Japanese Journal of Family Relations
Online ISSN : 2433-765X
Print ISSN : 0915-4752
Volume 38
Displaying 1-21 of 21 articles from this issue
Special Issue : Symposium Possibilities of Community Involvement in Multi-Generational Living: Focusing on Family and Housing
  • Kanako HORII
    2019 Volume 38 Pages 29-41
    Published: 2019
    Released on J-STAGE: March 24, 2020

      The current generation of parents grew up with materials such as comic books and games. As IT devices such as smartphones and tablets have spread, it has become easier for parents and children to access contents easily, and this has brought changes to the child-rearing environment. Various studies about media effects on children have examined how television, video games or IT devices influence them. However, only a few studies have focused on the effect of contents. In the marketing area, it has been shown that characters (iconogra phic play roles appearing in contents) can be transitional objects or objects of attachment (Aihara 2007). Nowadays, various devices are widely used and specific contents are available on multiple media. Characters play a role in connecting these media to one type of content (Steinberg 2013; Azuma 2001). In light of this background, research focusing on characters from the perspective of sociology can be of significance.

       In this study, I conducted semi-structured interviews with mothers with young children in order to examine the decision-making process for mothers to use characters in childcare. I collected interview data such as character contents preferred by children, situation of character use, thoughts of mothers about characters, and changes in children, and as a result there came to light a process whereby mothers give characters to their children. First, mothers consolidate their own views and sometimes feel resistance or dislike towards giving characters. They then find the benefits of using characters, their own awareness changes as they see their children grow and change, and they feel joy and positiveness towards giving and utilizing characters. In the end, mothers come to understand their children’s interests and their future social relationships. As a whole, mothers had positive feelings about giving characters to their children through this decision-making process.

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  • Misa OMORI
    2019 Volume 38 Pages 43-55
    Published: 2019
    Released on J-STAGE: March 24, 2020

      The purpose of this research is to study the meaning of “romantic love” and its rewriting during changes in individual circumstances among young people in Japan with a high education and permanent work through an analysis of two types of research data related to romantic love, marriage, sex/reproduction and their relationships. Data was collected through five focus-group discussions and semi-structured interviews targeting unmarried men/women who were in their 20s (born between 1987 to 1990) when the research was conducted. Results show that both men and women redefine the meaning of “romantic love” by combining and separating the norms of “love, sex and marriage” based on conditions such as the increase in age, their relationship status and their partners. More specifically the research shows that once both men and women start to become conscious of marriage, including future childbirth, their definition of “romantic love” greatly changes, with the corresponding adjustment to combine and separate love, sex and marriage. Moreover, it was also suggested that this redefinition of “romantic love” is an adaptive strategy taken by individuals during the prolonged relationship period before marriage.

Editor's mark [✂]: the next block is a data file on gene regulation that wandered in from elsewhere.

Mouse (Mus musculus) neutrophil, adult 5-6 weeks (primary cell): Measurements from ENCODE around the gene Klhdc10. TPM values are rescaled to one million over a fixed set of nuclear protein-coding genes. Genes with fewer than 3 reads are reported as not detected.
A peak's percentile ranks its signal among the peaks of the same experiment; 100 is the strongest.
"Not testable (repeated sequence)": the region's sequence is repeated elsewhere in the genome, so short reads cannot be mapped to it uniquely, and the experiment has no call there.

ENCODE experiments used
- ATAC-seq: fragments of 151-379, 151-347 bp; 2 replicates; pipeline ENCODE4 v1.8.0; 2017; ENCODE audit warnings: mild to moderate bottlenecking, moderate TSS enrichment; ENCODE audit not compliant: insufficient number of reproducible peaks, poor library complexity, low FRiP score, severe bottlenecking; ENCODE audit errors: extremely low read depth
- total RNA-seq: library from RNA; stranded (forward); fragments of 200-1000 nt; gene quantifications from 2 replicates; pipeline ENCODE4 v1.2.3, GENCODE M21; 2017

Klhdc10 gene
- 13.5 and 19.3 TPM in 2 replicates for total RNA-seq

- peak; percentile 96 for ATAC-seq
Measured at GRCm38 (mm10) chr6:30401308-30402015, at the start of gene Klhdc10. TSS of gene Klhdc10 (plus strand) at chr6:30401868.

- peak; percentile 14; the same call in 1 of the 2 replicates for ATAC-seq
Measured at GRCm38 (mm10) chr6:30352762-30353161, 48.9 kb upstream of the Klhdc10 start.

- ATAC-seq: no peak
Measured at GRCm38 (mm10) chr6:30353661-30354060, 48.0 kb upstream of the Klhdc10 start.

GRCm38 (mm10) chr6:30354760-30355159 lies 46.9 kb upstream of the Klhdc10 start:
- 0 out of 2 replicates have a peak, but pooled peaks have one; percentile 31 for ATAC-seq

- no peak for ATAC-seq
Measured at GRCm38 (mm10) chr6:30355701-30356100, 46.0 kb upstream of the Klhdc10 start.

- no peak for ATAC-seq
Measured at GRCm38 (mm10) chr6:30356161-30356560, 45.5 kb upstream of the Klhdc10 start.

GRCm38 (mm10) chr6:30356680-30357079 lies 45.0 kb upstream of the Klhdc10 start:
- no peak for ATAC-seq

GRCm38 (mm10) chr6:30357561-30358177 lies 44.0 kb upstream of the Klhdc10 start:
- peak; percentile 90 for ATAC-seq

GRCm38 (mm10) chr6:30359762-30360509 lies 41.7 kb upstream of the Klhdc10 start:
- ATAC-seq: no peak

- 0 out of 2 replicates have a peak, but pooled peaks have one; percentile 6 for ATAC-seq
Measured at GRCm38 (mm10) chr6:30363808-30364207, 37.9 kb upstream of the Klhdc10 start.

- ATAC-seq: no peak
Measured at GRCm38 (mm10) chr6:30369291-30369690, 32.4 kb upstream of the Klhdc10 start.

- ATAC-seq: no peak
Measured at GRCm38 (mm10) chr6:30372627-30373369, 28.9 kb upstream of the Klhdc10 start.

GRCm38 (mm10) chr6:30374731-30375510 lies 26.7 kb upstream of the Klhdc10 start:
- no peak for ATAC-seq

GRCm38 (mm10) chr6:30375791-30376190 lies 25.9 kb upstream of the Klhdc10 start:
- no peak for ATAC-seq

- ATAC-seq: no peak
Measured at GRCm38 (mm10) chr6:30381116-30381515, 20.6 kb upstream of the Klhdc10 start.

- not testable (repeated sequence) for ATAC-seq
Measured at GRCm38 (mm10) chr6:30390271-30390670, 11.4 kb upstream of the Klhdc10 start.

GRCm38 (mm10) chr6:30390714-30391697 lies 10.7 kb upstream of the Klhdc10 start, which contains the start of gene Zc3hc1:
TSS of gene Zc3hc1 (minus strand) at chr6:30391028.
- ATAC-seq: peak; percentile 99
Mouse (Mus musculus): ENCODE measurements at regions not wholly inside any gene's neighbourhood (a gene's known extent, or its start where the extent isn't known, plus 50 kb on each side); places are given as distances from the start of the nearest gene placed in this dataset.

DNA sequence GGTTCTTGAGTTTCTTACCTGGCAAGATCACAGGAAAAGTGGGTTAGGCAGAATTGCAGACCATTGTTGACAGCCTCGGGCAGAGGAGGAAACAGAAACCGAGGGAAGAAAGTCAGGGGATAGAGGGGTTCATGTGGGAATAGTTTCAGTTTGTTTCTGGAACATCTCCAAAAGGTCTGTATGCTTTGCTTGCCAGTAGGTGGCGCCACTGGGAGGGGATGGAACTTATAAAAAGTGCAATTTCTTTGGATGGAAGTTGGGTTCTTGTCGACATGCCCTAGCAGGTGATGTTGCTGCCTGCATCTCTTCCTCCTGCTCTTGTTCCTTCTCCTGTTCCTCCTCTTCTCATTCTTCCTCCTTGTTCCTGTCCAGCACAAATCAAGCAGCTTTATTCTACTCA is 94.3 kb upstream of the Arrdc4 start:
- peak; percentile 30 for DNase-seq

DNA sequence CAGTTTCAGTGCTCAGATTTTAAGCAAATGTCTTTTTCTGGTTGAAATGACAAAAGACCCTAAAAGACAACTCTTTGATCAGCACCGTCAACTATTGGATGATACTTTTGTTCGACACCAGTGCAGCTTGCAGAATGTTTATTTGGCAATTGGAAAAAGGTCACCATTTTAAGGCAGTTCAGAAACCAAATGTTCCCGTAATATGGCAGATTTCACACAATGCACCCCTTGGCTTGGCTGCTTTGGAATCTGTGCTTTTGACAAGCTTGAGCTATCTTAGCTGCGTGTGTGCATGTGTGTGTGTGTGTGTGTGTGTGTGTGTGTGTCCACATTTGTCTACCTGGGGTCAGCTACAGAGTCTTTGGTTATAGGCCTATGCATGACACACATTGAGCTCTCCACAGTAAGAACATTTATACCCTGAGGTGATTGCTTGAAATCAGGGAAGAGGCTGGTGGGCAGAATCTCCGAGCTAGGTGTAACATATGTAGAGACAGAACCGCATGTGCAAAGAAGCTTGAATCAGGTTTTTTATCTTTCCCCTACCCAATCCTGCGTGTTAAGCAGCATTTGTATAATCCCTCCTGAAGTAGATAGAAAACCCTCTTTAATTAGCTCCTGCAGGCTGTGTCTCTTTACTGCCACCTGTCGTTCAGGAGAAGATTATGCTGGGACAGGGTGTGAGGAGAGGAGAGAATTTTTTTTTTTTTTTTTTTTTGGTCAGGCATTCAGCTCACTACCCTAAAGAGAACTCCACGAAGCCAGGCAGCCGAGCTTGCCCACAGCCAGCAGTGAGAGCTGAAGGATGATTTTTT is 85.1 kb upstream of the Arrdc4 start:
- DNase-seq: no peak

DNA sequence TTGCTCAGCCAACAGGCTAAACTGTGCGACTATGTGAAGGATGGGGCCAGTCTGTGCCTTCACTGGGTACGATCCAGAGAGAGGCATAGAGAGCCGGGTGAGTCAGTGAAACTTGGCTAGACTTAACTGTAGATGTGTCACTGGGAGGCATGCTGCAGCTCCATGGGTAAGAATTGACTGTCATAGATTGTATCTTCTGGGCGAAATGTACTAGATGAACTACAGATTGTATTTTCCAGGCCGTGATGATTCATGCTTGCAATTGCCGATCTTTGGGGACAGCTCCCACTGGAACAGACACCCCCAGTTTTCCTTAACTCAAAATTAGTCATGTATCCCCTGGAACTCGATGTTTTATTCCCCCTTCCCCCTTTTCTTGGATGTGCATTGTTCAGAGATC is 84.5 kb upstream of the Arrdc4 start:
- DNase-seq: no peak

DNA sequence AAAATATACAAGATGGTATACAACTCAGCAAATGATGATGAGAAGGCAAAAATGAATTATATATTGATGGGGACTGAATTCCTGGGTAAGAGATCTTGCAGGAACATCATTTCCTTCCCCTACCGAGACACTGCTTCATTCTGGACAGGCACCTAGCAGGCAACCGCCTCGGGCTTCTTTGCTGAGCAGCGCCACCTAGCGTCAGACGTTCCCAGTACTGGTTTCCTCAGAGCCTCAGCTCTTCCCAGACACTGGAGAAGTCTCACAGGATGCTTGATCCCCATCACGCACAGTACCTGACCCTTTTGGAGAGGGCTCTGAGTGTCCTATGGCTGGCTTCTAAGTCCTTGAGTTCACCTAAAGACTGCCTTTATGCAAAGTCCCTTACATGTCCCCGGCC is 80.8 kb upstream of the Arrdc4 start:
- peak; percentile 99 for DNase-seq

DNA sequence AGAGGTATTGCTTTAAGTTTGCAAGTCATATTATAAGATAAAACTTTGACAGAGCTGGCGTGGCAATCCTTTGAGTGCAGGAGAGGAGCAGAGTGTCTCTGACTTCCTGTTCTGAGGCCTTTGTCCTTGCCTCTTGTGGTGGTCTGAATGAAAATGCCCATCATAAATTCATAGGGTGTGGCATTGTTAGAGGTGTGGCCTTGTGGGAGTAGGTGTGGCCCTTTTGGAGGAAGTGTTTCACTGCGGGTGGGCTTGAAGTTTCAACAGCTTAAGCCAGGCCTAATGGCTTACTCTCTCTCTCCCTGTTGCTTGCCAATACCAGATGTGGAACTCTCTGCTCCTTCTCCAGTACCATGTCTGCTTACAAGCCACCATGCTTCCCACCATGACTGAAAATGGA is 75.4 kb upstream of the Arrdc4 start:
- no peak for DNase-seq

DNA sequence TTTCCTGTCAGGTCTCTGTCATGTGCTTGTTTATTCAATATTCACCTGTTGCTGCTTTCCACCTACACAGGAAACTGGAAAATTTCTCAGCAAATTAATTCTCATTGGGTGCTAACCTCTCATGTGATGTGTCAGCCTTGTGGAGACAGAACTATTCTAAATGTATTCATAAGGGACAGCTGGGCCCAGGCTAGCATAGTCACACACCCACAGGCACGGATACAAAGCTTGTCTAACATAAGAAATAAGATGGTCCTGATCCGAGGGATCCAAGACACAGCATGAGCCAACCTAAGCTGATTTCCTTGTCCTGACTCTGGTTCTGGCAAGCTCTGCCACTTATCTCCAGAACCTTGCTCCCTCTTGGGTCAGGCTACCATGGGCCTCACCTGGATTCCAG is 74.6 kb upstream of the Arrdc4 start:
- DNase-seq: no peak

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  • Shinya SAISHO
    2019 Volume 38 Pages 57-65
    Published: 2019
    Released on J-STAGE: March 24, 2020

      The proportion of third-party guardians in the adult guardianship system is increasing. Adult guardians take on responsibilities for their ward’s financial management and decision-making. Use of the adult guardianship system has a great impact on families. The system is directly connected to the disposal of the assets of each protected person and that person’s family, and hence directly influences their household economy. Where each protected person lives and how he or she is cared for are also greatly impacted by the guardian’s care and custody of his or her affairs.

      Therefore, as the use of the adult guardianship system expands, and particularly as the number of third parties acting as guardians increases, it has become necessary to study the system from the perspective of its impact on the household economy of its users.

      This paper accordingly depicts the way in which the adult guardianship system manifests within families as a phenomenon known as the individualization of the household economy and, on the basis of case studies, clarifies how the popularization of the adult guardianship system impacts families. Specifically, the study understands the influence of the operation and development of the adult guardianship system in relation to life management and household economics, which have positioned the household economy as the main research topic.

      The paper concludes by showing that the “socialization of adult guardianship” is a problem related to household divisions and other aspects of family structures.

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